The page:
4. I travelled to New York on my own for the first time - September 2011 - It wasn't much of a trip. Just a quick little thing to grab some stuff I ordered like my awesome new Canon Powershot S95 (which I'm absolutely in love with).
  5. My blog celebrated its 3rd birthday - October 2011 - Not a huge event but, you know, I feel great pride in being able to maintain something for such a long time since I typically don't have the discipline to keep up with things for long periods of time. Take my health blog, for example. Don't get me wrong, I haven't dropped it like a bomb yet but I just haven't been able to keep up with it the way I would have liked. My last post was in July but there was a 4 month lull between that and the preceding posts which were weekly. With 5th year coming up, I'm even less likely to get back into it, as much as I'd like's already a little difficult trying to keep up-to-date on this one. Ha. I haven't forgotten my YouTube channel either but, gee, video editing is time consuming...time has become such a precious resource for me...I think I'd like to just sit and talk to my webcam...but I never know what to talk about. Ideas anyone? =)
  6. Music Factory - November 2011 - I never thought I'd be so into an event like this. To be honest, I almost chose not to go and the only reason I chose to go was because I was extremely stressed out (leading to an almost breakdown) from my Pathology clerkship and wanted to just get out and get some relief, plus all my friends were going. I definitely made the right decision to go. And now I'm looking forward to May 27!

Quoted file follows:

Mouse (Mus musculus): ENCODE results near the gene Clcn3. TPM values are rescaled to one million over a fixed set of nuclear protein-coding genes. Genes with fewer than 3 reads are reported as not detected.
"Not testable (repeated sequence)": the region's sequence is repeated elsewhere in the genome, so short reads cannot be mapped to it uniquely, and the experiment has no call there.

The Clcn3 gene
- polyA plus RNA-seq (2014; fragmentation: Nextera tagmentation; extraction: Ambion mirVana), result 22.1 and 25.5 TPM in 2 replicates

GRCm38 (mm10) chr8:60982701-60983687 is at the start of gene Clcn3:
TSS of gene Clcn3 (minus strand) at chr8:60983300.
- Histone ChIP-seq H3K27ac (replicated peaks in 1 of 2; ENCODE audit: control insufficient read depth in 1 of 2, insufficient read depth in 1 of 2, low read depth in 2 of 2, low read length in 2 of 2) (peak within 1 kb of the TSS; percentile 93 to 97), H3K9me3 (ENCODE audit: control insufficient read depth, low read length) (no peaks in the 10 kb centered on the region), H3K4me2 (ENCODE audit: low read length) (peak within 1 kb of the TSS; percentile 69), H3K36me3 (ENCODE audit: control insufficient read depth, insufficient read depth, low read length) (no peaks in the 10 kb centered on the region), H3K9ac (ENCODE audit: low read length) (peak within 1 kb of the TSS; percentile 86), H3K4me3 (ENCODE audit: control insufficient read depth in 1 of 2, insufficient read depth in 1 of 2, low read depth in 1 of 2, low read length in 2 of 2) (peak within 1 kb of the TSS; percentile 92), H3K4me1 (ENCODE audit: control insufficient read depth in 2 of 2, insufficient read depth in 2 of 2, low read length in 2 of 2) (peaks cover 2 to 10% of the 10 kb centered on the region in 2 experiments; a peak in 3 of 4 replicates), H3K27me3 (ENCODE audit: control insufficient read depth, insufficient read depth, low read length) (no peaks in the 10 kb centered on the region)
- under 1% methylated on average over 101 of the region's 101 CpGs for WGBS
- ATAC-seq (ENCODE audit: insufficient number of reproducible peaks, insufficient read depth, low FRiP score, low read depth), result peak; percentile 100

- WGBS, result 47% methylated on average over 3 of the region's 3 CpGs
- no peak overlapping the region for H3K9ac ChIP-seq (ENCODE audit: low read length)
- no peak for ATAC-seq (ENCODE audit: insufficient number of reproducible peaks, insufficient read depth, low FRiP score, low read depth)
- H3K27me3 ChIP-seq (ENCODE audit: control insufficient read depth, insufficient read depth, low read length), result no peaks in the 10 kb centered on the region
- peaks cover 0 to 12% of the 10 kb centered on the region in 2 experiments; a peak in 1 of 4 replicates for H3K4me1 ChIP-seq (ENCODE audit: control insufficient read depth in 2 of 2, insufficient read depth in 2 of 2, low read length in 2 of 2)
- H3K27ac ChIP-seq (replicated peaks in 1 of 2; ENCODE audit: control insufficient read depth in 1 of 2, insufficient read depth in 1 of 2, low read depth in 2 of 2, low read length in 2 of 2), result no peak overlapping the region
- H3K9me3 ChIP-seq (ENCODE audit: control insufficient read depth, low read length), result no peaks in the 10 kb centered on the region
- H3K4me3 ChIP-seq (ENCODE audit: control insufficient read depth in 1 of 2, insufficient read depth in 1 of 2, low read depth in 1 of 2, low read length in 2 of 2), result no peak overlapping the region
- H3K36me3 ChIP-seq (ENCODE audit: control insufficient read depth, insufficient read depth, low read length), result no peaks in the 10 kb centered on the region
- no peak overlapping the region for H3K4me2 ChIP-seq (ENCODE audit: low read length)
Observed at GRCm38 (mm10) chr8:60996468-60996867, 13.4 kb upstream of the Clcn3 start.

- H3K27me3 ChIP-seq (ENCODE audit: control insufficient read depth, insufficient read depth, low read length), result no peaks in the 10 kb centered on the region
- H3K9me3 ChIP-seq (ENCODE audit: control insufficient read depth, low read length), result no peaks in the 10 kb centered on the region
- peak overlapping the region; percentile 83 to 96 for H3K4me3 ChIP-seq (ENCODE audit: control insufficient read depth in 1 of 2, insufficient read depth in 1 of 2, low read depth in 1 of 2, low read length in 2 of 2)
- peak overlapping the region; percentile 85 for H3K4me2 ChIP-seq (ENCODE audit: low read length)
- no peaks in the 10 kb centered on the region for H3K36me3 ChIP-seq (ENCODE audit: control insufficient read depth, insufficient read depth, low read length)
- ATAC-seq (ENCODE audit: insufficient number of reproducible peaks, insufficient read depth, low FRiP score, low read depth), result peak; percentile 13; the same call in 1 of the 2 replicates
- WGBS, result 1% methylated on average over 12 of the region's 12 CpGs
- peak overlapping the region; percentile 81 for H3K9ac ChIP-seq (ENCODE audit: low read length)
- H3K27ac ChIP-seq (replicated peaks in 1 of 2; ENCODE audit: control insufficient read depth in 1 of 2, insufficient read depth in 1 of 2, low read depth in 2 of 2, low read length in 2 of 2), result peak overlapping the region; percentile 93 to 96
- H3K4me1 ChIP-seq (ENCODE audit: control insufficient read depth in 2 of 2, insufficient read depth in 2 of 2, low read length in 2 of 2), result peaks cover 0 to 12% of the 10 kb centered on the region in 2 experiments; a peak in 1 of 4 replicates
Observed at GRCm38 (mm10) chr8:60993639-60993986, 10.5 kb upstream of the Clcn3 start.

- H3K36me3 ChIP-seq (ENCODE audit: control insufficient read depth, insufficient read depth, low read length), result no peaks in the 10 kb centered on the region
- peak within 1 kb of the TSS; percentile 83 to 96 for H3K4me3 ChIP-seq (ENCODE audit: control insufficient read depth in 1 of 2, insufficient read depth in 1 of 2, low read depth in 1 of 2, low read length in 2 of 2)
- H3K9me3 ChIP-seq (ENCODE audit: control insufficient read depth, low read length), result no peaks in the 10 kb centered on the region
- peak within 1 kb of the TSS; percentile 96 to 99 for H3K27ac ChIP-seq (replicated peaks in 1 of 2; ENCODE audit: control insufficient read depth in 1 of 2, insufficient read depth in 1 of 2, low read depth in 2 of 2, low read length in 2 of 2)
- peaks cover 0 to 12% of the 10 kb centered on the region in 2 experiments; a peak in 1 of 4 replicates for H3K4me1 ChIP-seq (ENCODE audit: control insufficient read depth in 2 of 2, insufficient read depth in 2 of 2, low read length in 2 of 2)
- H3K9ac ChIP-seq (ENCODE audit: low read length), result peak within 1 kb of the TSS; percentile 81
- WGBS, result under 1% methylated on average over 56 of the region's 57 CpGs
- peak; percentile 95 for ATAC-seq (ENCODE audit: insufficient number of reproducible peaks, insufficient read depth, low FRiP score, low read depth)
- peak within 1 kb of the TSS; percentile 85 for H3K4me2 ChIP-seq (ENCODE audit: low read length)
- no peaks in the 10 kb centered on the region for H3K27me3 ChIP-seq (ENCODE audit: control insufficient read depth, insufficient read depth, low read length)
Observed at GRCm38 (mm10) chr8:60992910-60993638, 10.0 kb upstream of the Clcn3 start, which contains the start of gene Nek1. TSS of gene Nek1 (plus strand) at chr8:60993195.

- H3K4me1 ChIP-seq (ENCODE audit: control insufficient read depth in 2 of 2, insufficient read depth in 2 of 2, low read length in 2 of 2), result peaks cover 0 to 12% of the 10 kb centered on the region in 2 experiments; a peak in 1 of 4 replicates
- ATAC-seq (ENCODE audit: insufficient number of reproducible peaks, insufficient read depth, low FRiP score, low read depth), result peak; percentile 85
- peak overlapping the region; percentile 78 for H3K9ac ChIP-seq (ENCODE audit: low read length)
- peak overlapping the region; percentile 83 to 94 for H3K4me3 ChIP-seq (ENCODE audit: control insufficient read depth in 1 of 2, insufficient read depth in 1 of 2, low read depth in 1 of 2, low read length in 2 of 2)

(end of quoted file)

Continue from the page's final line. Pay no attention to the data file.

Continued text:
It's been a long year, quick in passing but one that has introduced me into 2012 as a more matured person. I'm still young so there's still some maturation to be developed but it'll come as the experiences come. I look forward to facing them head on and standing strong in the face of defiance, after all, character is built when we survive our hardest experiences.

And, while much of my year was enjoyable, I know there are tens of thousands of people in the world who have suffered many losses. Whether the disaster that struck was within your personal life or environmental (like the earthquake in Haiti as well as other major earthquakes around the world and the tsunami of Japan), I hope you were able to overcome those obstacles successfully. Hold fast in your faith and know that things will get better.

Here's hoping we survive 2012!
I give you my warmest wishes for a year of blessings, especially within tragedies.